We don’t know, of course, with any certainty, since we have very little in the way of stories set in that era – but this is a concept that certainly wasn’t alien to the Legends novels.
The Worst of All Superweapons
How do you catch a Jedi? That is the question that was thrust upon Agent Kallus in this episode. As I’ve said, Rex leads the Imperial forces into a storm, which both visually and electronically blinds all participants. The actions that Agent Kallus then takes to ensure victory were, admittedly, not entirely clear – at least to me. However, the glimpses we got lead me to suspect that he employed something as heinous as the dark side itself: maths.
We don’t, of course, see fully what Kallus does, just a couple of commands, really – though the first one leads me to suspects Maths. I won’t go into the full details – mainly because I’m allergic to maths. Pi gives me terrible indigestion – but the answer is to head to the last known position, and set a course that is based on what is known as a logarithmic spiral. Basically, head out in an ever expanding spiral. Assuming your quarry heads in a straight line, and you can outpace them, you’ll find them eventually. Now you know in case you ever need to hunt down some Jedi, yourself.
Not that you’d do that, of course. But … just in case.
Anyway, I was astonished to see Kallus utilise this solution. Of course, ultimately it fails – because of storytelling and Jedi hand-wavy magic, but still. This intelligence is definitely not something your standard Imperial would demonstrate (not least because it could cost you your life). Did he teach himself? Was he trained, did he learn these tactics at Rebel-hunting school?
But it impressed me, nonetheless. It was only coincidence I knew this, and I began to wonder what other little touches I’d missed. I don’t mean how he gained his bo staff – that’s too obvious. But rather, little background touches that add depth to his character – and that of others, of course – that hint towards the intelligence of this long-running foe. Not for nothing has he outlasted all other Imperials.To me, he appears all the more dangerous, now. This is a mind that should not be underestimated.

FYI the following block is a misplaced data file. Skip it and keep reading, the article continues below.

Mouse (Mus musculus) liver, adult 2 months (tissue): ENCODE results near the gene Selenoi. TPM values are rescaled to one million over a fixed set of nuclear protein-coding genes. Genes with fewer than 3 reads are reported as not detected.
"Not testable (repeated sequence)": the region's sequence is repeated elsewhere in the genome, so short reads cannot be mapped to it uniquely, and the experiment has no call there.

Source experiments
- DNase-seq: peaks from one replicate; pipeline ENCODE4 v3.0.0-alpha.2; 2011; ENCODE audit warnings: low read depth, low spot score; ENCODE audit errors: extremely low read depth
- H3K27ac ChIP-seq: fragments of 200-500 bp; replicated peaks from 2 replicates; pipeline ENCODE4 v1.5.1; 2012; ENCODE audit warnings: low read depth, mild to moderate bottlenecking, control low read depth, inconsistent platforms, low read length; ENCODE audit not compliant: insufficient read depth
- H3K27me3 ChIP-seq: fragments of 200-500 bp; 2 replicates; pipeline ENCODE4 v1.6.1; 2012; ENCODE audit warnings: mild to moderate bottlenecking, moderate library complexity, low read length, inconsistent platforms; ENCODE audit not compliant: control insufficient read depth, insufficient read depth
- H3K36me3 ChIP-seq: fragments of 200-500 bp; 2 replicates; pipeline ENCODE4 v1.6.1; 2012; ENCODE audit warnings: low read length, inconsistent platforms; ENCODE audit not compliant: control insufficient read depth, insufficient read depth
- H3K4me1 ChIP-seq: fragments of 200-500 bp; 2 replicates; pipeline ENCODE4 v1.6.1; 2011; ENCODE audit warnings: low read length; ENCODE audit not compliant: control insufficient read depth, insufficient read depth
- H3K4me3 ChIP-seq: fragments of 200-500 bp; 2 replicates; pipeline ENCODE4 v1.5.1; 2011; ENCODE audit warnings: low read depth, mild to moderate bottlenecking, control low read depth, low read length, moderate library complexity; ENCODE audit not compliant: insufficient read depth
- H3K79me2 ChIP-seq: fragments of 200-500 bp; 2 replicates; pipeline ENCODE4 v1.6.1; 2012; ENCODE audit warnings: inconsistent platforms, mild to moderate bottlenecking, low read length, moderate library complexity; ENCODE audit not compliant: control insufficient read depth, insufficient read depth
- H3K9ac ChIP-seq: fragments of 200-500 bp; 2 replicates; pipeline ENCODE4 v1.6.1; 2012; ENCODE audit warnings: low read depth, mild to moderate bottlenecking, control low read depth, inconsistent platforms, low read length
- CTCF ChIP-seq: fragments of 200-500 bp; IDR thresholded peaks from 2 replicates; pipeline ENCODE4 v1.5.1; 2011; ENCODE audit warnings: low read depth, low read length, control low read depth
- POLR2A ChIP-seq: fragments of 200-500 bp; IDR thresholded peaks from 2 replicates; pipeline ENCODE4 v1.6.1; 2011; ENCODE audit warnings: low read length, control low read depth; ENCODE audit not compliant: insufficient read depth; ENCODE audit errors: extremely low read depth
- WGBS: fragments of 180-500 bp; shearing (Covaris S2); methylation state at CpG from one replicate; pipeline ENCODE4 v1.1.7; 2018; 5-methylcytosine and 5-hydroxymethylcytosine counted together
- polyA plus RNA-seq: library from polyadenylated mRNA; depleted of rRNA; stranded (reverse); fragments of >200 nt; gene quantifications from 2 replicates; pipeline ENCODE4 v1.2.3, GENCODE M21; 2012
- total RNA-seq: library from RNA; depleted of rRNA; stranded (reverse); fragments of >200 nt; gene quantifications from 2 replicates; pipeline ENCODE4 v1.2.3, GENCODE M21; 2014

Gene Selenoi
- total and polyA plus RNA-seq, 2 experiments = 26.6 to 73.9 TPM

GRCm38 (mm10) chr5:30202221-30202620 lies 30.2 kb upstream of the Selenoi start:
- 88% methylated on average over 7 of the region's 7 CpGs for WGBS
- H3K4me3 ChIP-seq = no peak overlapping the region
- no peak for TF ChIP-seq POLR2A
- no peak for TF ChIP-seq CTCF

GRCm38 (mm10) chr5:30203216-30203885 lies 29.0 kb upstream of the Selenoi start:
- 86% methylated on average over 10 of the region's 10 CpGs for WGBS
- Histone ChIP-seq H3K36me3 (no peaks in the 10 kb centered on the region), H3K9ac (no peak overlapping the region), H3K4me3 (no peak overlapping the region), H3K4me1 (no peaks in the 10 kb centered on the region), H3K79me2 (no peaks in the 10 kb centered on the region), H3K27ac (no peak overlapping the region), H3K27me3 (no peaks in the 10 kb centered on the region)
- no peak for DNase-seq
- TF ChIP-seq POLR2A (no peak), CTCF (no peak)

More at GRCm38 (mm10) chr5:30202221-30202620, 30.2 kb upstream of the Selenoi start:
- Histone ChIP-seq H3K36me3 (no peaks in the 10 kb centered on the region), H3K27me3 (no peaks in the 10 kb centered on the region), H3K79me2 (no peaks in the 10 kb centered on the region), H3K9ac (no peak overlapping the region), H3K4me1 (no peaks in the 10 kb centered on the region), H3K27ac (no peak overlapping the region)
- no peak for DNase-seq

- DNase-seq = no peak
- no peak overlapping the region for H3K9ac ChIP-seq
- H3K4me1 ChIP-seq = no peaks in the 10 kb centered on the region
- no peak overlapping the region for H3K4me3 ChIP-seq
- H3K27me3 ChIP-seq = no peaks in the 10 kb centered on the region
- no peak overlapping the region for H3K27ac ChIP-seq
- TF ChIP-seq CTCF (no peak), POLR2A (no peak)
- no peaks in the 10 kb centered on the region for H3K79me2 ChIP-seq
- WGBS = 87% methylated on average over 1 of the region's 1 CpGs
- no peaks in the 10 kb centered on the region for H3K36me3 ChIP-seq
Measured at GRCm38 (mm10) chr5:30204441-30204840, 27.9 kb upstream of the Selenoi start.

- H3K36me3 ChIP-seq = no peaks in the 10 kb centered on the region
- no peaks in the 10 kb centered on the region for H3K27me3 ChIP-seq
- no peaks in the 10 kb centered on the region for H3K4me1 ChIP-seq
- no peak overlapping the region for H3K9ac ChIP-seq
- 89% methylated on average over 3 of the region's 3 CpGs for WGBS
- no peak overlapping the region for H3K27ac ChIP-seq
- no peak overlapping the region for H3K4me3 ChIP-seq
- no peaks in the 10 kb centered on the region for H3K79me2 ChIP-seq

The Empire Isn’t Just Evil, It’s Inept, Too
Kallus fails not simply because he’s up against our heroes, but because he is abandoned right when help is needed most. As his Star Destroyer looms above the planet, it receives a message and departs to parts unknown, to pick up its passenger: another inquisitor, the Fifth Son. Odd thing to name your child, I suppose, but it’s still better than Elan Sleazebaggano. Or Wilhulf.
It was nice to see one of our new baddies, but I did not like this part of the episode. It was all too convenient a plot device to facilitate success on the part of our heroes. But more than that, it’s an incredibly stupid thing for the Empire to do. ‘We have the rebels in our crosshairs. Victory is ours! Ah, I see we need to play chauffeur. Well, maybe next time. Such a shame.’ Failure is guarunteed, thanks to the selfishness of the inquisitor. All because the inquisitor desires the glory of the kill and has no problem undercutting fellow Imperials to attain it. Yet if the Star Destroyer captain hadn’t been so scared of these Force-wielding … cultists, is the only word I can find to accurately describe them, he may have felt secure in disobeying direct orders, all for the greater good (you know, the good of the Empire). Like a hero would.
Any organisation that is so cruel and unfeeling to its own officers is not one that will last very long. I give it about ten more years, at most.Powered by Sidelines